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“The Phantom of the Open” belongs to a very particular brand of British comedy: twee, true tales of plucky underdogs accomplishing outrageous acts against the odds. Think “Calendar Girls,” “Eddie the Eagle,” or “Military Wives.” The humorless naysayers of society doubt them and mock them to mask their own insecurities, but still, these true believers trudge on toward their unlikely destiny. The tone is usually dryly cheeky, and maybe even a bit naughty, but ultimately these films give in to their easiest and most crowd-pleasing instincts before dissolving in a pile of sentimental goo.
This is that, but with golf.
Mark Rylance dons a colorful argyle vest and jaunty red bucket hat to play Maurice Flitcroft, who infamously shot the worst round in British Open history in 1976. You see, he didn’t belong there. He was a crane operator at a shipyard in working-class Barrow-in-Furness. He faked his way into the prestigious tournament by fudging the paperwork, albeit in good-natured fashion. His sweetly adoring wife, Jean (Sally Hawkins), even helped him with this task, benignly making up answers to questions about his handicap and such. He didn’t know it was wrong, the film suggests. He just wanted to play golf—something he’d never actually done in his life. And he became a celebrated figure in the process.
But director Craig Roberts—working from a script by Simon Farnaby, based on Farnaby and Scott Murray’s biography of Flitcroft—never really gets to the heart of Flitcroft’s pursuit. Why does golf, of all activities, become his sudden obsession? We see him witness Tom Watson winning the Open on television in 1975. But what was it about this victory in this sport that was so transfixing? That crucial piece to understanding him feels missing; without this nugget of character development, “The Phantom of the Open” is just an airy, formulaic lark, with an especially mannered Rylance performance at the center. His thick accent does much of the acting for him, with a healthy sprinkling of quirks and tics. He’s just super sunny and adorable in every circumstance. Could Flitcroft really have been so irrepressibly optimistic? A suspension of disbelief in his childlike innocence only goes so far.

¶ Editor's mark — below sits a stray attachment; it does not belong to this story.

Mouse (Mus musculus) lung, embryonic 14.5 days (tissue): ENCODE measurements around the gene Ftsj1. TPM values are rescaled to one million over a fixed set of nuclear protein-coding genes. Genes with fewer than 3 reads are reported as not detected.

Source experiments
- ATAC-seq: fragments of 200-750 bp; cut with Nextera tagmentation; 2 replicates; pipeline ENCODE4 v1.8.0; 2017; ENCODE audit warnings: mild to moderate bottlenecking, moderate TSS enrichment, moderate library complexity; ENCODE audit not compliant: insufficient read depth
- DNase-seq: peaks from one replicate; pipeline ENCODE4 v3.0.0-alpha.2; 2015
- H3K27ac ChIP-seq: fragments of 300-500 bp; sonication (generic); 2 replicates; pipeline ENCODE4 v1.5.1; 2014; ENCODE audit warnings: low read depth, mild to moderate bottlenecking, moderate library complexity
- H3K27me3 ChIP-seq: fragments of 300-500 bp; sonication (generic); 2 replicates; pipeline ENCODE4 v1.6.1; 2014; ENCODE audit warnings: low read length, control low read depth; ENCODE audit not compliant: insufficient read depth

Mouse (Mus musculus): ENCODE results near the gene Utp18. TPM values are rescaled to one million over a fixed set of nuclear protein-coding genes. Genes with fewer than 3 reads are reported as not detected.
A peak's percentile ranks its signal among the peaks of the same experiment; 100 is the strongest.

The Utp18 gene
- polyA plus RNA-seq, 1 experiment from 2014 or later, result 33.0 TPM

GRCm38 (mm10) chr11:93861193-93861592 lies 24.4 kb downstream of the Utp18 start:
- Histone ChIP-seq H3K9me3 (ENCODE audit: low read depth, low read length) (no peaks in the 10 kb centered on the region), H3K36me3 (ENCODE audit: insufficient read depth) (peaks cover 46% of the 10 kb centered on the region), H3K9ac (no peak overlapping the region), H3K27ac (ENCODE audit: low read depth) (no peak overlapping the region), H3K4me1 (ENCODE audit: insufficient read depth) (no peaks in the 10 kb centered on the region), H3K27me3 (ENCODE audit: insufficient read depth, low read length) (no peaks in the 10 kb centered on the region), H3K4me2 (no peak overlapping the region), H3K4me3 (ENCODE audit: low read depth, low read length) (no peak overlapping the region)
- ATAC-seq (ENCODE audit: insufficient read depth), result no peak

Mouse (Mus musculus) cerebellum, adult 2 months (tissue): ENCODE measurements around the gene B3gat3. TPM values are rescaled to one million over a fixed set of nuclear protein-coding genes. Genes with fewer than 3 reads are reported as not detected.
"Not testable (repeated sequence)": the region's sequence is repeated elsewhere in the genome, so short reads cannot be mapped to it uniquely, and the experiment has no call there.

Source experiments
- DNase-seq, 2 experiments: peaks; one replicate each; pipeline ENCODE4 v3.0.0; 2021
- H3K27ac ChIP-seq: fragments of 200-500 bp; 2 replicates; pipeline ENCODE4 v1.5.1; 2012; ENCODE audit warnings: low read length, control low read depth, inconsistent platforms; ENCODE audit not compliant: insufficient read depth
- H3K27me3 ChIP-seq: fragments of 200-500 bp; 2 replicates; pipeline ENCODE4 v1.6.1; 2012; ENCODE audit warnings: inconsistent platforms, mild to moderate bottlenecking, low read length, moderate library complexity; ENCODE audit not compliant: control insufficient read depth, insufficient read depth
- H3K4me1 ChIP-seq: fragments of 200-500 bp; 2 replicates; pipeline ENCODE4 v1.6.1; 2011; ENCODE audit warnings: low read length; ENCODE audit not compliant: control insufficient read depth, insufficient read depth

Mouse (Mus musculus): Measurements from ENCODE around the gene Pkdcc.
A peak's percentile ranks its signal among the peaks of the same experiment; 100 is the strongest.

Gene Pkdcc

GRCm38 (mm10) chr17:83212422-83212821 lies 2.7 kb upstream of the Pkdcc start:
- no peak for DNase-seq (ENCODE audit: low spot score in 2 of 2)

There’s even less to Hawkins’ character. Aside from a few tender moments between her and Rylance, she’s frustratingly stuck functioning as the doting, supportive wife, and not much else. The fact that she knows even less about golf is played for simple laughs. Meanwhile, Rhys Ifans is singularly smug and villainous as the head of the British Open who’s constantly chasing Flitcroft out; he’s the Wile E. Coyote to Rylance’s Roadrunner.
Flitcroft’s story was wild, but there’s a much crazier movie in here that “The Phantom of the Open” hints at but never fully embraces. Roberts dabbles in magical realism, such as when Flitcroft imagines the Earth is a golf ball he’s orbiting. He also tries to jazz up the story with muscular filmmaking techniques like whip pans and bold needle drops, which feels like he’s doing Craig Gillespie doing Paul Thomas Anderson doing Martin Scorsese. (Some of them are distractingly anachronistic, such as when Flitcroft and his buddy/caddy steal a golf cart and try to escape a tournament they’ve sneaked into with Christopher Cross’ “Ride Like the Wind” blaring in the background. This happens in 1978; the song wouldn’t come out until two years later. Nitpicky? Maybe a little, but in theory, they’re trying to invoke a specific time period.)
No, the fact that Flitcroft would put on wigs and mustaches and enter various tournaments under hilariously terribly pseudonyms like Gene Paycheki, Arnold Palmtree, and Count Manfred von Hoffmanstel is a far more interesting story. And he did this for years! There’s a sly, playful caper lying in wait here—something along the lines of “Catch Me If You Can,” perhaps. Instead, “The Phantom of the Open” takes the safe route and turns feel-good. Flitcroft became a cult hero to struggling golfers everywhere, the film shows us, culminating in a heart-tugging scene of tearful family reconciliation.
With its amusing training montages, colorful supporting characters, and uplifting message of perseverance, “The Phantom of the Open” does exactly what you expect it will in the most familiar, comforting manner imaginable. It earns the politest of golf claps.
Now playing in theaters.
Mark Rylance as Maurice Flitcroft
Sally Hawkins as Jean Flitcroft
Rhys Ifans as Keith Mackenzie
Simon Farnaby as Laurent Lambert
Mark Lewis Jones as Cliff
Jonah Lees as James Flitcroft
Christian Lees as Gene Flitcroft
Ash Tandon as Lloyd Donovan
Ian Porter as Dick Nelson
Jake Davies as Michael Flitcroft